DISCOURSE as quilting

Welcome to the intersection of P. L. Thomas writing about his writing and other writers' writing to explore discourse as quilting.

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remnant 3: it started with a cup of coffee

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It started with a cup of coffee. Literally.

Yesterday morning as I put honey in my morning coffee, two phrases came to mind: “I have set aside crystalline sugar,” followed by “this quest for sweetness.”

Several hours later—maybe 8 or 10 hours, in fact—I had my newest poem, “this quest for sweetness.”

A few years back, a colleague, Sean O’Rourke, and I were discussing the writing of Op-Eds, commentaries for the popular press. Commentaries usually are about 750 words, and Sean and I agreed that writing an Op-Ed is a great deal like writing a poem; they are both about an economy of language, a quest for the vivid, the accurate, and the concise.

The why and how of writing are too little examined, I think—especially for and with students and developing writers. Here, I want to tease out briefly the writing of my newest poem against the poor reputation poetry receives in school and the very real and enduring power of poetry, as expressed by James Dickey:

The more your encounter with poetry deepens, the more your experience of your own life will deepen, and you will begin to see things by means of words, and words by means of things.

You will come to understand the world as it interacts with words, as it can be re-created by words, by rhythms and by images.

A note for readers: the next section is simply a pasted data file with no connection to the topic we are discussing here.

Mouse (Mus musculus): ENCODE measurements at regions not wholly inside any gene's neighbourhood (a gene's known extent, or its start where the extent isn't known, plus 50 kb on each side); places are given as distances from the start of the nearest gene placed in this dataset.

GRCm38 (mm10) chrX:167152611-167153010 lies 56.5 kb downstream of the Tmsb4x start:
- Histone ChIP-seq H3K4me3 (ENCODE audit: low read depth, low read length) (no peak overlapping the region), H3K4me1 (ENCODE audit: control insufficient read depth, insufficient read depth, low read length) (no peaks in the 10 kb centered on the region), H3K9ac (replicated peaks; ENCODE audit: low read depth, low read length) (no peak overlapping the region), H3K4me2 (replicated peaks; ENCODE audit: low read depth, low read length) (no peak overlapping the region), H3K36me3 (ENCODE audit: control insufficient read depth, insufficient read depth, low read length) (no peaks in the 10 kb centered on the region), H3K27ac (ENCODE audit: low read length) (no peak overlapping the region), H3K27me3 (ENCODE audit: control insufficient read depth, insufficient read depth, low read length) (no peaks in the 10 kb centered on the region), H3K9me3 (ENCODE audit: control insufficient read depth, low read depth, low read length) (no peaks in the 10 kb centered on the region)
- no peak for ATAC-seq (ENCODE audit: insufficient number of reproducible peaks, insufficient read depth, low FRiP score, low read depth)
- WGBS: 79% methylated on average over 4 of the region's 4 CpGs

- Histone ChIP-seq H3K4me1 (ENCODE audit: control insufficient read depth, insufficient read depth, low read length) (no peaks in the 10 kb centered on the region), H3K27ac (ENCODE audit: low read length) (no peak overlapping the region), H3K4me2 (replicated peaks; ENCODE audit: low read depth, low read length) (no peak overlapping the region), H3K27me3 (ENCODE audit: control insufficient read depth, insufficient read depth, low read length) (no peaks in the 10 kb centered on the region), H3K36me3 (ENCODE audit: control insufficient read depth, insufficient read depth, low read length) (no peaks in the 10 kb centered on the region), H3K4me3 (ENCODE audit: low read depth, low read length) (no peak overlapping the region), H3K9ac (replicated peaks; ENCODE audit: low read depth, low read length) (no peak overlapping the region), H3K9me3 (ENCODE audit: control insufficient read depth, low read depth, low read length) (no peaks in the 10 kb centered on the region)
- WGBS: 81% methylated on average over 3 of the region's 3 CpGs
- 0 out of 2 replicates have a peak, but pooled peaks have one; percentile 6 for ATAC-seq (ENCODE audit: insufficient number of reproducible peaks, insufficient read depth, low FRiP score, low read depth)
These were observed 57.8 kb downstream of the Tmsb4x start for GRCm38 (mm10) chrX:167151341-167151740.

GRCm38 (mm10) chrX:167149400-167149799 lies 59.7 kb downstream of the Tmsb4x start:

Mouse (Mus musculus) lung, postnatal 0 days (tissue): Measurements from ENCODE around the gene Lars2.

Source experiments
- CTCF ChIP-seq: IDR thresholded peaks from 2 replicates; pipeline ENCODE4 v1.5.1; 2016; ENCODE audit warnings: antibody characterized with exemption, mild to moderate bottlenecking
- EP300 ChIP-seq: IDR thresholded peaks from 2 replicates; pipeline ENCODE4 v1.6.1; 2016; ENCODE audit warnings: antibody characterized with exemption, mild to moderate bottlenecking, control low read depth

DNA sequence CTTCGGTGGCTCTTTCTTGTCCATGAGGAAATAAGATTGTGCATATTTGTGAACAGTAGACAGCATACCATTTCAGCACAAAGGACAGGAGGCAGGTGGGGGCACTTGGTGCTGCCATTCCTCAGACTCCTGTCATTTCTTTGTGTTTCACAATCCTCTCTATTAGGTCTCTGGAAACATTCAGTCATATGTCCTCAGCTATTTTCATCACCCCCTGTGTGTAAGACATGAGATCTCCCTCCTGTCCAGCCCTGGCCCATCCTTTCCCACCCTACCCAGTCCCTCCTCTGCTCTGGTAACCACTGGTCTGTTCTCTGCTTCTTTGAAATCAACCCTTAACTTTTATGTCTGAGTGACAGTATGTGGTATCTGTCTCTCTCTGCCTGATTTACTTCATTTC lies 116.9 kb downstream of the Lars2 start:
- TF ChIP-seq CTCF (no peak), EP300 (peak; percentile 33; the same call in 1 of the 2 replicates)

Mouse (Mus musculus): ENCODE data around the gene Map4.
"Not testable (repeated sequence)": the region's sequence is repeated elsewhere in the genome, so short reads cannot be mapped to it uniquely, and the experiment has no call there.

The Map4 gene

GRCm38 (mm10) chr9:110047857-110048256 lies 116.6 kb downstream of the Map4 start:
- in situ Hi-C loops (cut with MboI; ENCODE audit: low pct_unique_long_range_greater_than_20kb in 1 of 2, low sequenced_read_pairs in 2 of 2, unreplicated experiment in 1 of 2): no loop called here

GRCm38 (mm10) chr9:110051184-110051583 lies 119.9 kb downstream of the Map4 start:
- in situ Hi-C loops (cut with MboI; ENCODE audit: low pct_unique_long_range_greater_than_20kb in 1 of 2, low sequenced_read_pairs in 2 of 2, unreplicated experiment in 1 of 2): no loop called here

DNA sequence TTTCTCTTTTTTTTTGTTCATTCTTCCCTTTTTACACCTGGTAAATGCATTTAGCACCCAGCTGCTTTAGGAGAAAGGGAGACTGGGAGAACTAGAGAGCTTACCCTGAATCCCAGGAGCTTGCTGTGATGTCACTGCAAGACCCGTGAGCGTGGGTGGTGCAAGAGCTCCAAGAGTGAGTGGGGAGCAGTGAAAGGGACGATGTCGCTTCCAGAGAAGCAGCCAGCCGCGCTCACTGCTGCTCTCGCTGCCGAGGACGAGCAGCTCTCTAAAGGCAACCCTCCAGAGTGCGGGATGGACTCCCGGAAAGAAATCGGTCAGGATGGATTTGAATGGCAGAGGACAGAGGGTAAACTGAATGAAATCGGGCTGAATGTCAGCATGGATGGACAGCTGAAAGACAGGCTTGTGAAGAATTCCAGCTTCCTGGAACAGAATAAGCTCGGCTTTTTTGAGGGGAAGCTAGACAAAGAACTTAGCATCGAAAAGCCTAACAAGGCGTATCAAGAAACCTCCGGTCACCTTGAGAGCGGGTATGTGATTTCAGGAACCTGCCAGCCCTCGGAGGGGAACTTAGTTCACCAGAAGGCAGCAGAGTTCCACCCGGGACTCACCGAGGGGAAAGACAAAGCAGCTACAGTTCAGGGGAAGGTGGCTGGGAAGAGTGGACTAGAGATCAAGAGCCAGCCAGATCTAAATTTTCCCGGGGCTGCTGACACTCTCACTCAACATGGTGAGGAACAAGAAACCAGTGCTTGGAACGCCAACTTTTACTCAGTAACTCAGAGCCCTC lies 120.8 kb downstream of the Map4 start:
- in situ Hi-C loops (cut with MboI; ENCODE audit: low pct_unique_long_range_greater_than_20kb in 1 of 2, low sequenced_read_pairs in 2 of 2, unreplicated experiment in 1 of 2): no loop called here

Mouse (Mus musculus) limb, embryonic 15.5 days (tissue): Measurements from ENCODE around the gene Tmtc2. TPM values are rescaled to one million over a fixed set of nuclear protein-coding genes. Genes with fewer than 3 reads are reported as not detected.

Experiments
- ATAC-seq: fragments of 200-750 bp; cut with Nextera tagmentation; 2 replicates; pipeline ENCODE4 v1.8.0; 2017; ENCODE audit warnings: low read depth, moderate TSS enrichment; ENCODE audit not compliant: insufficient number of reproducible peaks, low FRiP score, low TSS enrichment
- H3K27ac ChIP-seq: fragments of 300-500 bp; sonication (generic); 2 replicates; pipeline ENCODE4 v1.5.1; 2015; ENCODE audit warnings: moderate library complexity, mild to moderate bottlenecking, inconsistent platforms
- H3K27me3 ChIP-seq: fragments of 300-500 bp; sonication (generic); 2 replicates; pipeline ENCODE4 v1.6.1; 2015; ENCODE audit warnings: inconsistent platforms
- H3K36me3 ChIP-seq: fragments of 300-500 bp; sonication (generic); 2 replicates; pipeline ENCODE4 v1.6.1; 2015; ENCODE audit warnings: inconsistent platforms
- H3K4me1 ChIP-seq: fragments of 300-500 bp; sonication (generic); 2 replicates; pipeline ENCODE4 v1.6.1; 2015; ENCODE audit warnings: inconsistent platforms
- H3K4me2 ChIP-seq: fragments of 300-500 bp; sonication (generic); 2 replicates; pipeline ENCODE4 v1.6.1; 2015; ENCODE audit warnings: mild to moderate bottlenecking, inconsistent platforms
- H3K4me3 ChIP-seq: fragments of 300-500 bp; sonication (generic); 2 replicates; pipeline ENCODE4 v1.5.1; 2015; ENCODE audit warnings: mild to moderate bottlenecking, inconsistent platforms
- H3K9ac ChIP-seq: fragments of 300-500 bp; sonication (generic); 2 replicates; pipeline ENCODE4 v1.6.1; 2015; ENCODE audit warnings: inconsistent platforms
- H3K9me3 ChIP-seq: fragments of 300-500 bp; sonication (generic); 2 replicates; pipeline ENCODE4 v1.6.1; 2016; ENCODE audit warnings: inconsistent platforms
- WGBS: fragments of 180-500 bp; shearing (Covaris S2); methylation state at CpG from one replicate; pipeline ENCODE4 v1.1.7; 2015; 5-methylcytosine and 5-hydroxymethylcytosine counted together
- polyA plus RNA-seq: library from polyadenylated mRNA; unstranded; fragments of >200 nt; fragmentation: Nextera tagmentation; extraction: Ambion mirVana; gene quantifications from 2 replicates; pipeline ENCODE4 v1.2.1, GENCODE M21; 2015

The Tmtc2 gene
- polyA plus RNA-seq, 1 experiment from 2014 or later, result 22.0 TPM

You’ll understand that this condition is one charged with vital possibilities. You will pick up meaning more quickly — and you will create meaning, too, for yourself and others.

All genres, forms, media, and modes of writing exist because of a combination of inspiration/motivation and craft. These two aspects of composing are not necessarily sequential; in other words, inspiration/motivation does not always precede craft. But they are inseparable, the one feeding the other and the other feeding the one.

My poet self is quite distinct from my Op-Ed self, and both of these are distinct from my long-form self. But as a professional writer (as distinguished from a student writer), in almost all of my writing, I am allowed to compose from my own inspiration/motivation. Occasionally, I am invited to write to a prompt of some sort, but even then, I am at liberty to decline.

Those of us teaching writing must always be aware that students are disproportionately compelled externally to write, and the quality of their writing tends to be negatively impacted by that external compulsion.

For me, poetry specifically comes to me, unbidden. I would classify my poetry as inspired, but I do not discount that these sudden flashes of “see[ing] things by means of words, and words by means of things,” as Dickey explains, are the result of being deeply immersed in some rich artistic and life experiences. The quilting of my poetry often comes in the form of reading a wonderful new novel, listening to a new CD, or watching a beautiful, powerful film.

Art and life push words into my brain; thus, “I have set aside crystalline sugar” and “this quest for sweetness.”

My influences are external, but my compulsion is somewhere deep inside, and it is cumulative.

For example, I was driving down the interstate several weeks ago and the word “crinoline” came to me. To be honest, I wasn’t sure it was a word, and I was even uncertain what I thought it meant (I assumed correctly it was a type of fabric, but didn’t understand its full meaning until I researched the term), but it came and it nagged.